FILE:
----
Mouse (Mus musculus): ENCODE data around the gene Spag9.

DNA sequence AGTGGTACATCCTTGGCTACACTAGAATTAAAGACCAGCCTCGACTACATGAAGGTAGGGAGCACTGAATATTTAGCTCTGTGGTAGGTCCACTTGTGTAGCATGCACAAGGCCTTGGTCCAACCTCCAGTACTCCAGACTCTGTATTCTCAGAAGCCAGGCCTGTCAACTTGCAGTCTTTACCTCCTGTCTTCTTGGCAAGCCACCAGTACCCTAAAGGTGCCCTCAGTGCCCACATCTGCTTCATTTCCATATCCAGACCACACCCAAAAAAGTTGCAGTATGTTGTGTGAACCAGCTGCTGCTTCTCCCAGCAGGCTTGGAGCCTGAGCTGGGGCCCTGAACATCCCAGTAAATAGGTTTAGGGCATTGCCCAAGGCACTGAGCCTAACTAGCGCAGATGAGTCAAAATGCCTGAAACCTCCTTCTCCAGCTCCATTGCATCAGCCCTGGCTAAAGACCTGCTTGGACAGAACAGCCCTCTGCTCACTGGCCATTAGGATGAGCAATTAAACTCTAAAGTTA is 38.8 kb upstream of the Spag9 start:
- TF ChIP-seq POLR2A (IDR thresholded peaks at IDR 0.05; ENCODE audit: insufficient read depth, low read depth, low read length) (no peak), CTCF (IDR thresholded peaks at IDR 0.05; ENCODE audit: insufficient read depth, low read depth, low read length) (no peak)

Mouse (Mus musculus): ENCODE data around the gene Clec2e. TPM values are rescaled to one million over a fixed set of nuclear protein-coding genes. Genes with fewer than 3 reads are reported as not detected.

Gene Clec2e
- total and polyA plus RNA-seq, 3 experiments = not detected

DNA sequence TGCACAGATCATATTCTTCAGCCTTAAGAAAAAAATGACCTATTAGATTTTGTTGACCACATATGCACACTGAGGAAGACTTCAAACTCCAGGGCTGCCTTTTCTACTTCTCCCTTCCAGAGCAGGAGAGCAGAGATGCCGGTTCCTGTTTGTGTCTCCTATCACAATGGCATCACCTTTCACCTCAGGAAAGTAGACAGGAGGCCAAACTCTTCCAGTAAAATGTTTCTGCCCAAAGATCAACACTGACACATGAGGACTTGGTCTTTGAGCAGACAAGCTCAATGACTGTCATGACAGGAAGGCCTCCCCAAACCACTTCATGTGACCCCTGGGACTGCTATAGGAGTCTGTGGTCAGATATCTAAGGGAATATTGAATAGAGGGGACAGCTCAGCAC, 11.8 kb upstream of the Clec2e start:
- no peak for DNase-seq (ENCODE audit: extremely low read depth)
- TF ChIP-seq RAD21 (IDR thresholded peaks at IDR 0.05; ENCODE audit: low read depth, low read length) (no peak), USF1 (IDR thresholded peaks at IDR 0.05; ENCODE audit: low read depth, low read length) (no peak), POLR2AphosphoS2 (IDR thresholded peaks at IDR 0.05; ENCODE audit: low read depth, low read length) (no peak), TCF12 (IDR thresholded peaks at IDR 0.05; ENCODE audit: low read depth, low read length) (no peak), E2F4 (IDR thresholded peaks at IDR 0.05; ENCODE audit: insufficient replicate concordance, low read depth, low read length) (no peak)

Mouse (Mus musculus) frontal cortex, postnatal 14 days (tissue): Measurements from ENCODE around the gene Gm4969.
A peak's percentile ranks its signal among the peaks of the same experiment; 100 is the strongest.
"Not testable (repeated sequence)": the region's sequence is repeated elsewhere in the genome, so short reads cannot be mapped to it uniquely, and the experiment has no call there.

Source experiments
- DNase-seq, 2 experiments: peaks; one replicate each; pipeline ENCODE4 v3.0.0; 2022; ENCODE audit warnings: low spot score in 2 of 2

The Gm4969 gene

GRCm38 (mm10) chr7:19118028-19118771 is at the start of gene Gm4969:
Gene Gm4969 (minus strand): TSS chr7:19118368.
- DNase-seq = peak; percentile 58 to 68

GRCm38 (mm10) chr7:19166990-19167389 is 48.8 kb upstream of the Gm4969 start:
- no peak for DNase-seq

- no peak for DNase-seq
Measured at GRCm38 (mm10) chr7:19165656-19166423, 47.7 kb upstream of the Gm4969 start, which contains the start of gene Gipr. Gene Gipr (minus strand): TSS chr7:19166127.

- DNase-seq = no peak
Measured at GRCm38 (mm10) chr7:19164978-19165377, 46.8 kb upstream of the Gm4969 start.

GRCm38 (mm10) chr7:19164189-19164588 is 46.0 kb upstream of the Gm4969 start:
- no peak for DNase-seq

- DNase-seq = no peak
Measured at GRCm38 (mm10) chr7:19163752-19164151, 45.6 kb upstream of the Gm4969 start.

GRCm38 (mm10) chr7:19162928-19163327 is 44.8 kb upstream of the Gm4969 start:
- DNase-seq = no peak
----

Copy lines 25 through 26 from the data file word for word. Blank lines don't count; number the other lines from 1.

GRCm38 (mm10) chr7:19164189-19164588 is 46.0 kb upstream of the Gm4969 start:
- no peak for DNase-seq